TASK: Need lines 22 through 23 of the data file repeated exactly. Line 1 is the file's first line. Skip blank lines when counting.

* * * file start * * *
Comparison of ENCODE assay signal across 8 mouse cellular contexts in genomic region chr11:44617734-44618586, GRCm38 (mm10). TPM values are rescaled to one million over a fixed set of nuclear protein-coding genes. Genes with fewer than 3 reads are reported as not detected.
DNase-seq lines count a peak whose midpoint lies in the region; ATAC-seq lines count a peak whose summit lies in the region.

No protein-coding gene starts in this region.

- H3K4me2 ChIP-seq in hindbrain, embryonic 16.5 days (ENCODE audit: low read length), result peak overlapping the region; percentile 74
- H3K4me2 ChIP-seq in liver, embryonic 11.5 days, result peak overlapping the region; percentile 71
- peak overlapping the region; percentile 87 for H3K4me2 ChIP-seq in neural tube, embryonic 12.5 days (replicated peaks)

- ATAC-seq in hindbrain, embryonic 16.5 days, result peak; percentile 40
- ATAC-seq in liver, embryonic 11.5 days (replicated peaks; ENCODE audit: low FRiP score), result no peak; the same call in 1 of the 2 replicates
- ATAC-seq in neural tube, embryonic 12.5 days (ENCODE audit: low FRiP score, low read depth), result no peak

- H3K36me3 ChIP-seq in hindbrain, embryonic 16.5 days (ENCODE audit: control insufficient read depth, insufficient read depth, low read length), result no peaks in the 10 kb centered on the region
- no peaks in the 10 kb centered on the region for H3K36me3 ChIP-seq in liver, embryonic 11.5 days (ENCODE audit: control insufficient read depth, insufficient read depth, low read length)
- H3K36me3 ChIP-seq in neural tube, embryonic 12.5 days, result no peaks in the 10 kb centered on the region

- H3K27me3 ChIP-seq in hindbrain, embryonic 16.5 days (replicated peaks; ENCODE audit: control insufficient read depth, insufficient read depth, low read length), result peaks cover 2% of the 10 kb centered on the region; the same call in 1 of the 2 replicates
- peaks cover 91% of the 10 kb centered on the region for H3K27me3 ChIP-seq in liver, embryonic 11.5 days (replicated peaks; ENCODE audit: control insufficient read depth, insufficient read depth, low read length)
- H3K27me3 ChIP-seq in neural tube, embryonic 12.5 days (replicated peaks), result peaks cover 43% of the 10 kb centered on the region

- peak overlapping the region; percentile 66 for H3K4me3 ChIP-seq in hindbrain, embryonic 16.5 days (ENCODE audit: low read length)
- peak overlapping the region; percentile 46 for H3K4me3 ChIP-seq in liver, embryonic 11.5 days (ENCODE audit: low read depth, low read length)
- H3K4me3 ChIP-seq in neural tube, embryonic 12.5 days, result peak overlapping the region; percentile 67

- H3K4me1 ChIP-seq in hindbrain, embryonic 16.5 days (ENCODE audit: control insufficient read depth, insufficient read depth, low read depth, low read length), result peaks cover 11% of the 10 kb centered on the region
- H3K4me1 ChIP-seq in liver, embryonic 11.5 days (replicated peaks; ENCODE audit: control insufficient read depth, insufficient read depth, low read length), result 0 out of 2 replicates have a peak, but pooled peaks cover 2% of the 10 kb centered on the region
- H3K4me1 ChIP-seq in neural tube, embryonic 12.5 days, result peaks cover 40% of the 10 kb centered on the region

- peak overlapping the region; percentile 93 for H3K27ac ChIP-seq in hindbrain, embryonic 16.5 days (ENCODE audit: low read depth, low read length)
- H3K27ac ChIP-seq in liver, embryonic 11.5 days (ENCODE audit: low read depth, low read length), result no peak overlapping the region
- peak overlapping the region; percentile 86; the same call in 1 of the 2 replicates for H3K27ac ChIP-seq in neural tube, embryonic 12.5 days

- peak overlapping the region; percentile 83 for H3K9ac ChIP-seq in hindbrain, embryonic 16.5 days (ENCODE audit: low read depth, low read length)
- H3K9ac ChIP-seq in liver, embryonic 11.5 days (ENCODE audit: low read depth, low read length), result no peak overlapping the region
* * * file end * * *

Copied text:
- peak overlapping the region; percentile 93 for H3K27ac ChIP-seq in hindbrain, embryonic 16.5 days (ENCODE audit: low read depth, low read length)
- H3K27ac ChIP-seq in liver, embryonic 11.5 days (ENCODE audit: low read depth, low read length), result no peak overlapping the region